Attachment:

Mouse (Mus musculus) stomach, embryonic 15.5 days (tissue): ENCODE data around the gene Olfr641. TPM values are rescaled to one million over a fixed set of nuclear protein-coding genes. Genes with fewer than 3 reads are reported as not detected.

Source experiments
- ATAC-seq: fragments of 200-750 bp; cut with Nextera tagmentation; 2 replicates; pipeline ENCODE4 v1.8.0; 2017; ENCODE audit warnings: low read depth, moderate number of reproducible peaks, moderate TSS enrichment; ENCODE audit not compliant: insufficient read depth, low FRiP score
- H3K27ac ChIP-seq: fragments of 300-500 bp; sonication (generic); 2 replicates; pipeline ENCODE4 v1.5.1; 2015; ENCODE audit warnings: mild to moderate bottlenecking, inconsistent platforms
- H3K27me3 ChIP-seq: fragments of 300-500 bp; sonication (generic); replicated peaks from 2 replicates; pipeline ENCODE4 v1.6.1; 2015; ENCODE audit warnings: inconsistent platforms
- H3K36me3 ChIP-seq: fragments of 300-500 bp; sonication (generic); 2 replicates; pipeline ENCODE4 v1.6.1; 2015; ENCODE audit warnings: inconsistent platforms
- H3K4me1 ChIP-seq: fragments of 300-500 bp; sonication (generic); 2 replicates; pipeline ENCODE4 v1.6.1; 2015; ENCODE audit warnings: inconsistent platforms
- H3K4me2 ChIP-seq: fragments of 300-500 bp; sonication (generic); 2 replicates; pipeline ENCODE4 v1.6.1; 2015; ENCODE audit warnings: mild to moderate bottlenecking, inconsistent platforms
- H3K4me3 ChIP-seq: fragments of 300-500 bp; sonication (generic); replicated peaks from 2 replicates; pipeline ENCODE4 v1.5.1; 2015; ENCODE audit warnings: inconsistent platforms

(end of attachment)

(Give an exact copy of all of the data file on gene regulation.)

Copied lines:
Mouse (Mus musculus) stomach, embryonic 15.5 days (tissue): ENCODE data around the gene Olfr641. TPM values are rescaled to one million over a fixed set of nuclear protein-coding genes. Genes with fewer than 3 reads are reported as not detected.

Source experiments
- ATAC-seq: fragments of 200-750 bp; cut with Nextera tagmentation; 2 replicates; pipeline ENCODE4 v1.8.0; 2017; ENCODE audit warnings: low read depth, moderate number of reproducible peaks, moderate TSS enrichment; ENCODE audit not compliant: insufficient read depth, low FRiP score
- H3K27ac ChIP-seq: fragments of 300-500 bp; sonication (generic); 2 replicates; pipeline ENCODE4 v1.5.1; 2015; ENCODE audit warnings: mild to moderate bottlenecking, inconsistent platforms
- H3K27me3 ChIP-seq: fragments of 300-500 bp; sonication (generic); replicated peaks from 2 replicates; pipeline ENCODE4 v1.6.1; 2015; ENCODE audit warnings: inconsistent platforms
- H3K36me3 ChIP-seq: fragments of 300-500 bp; sonication (generic); 2 replicates; pipeline ENCODE4 v1.6.1; 2015; ENCODE audit warnings: inconsistent platforms
- H3K4me1 ChIP-seq: fragments of 300-500 bp; sonication (generic); 2 replicates; pipeline ENCODE4 v1.6.1; 2015; ENCODE audit warnings: inconsistent platforms
- H3K4me2 ChIP-seq: fragments of 300-500 bp; sonication (generic); 2 replicates; pipeline ENCODE4 v1.6.1; 2015; ENCODE audit warnings: mild to moderate bottlenecking, inconsistent platforms
- H3K4me3 ChIP-seq: fragments of 300-500 bp; sonication (generic); replicated peaks from 2 replicates; pipeline ENCODE4 v1.5.1; 2015; ENCODE audit warnings: inconsistent platforms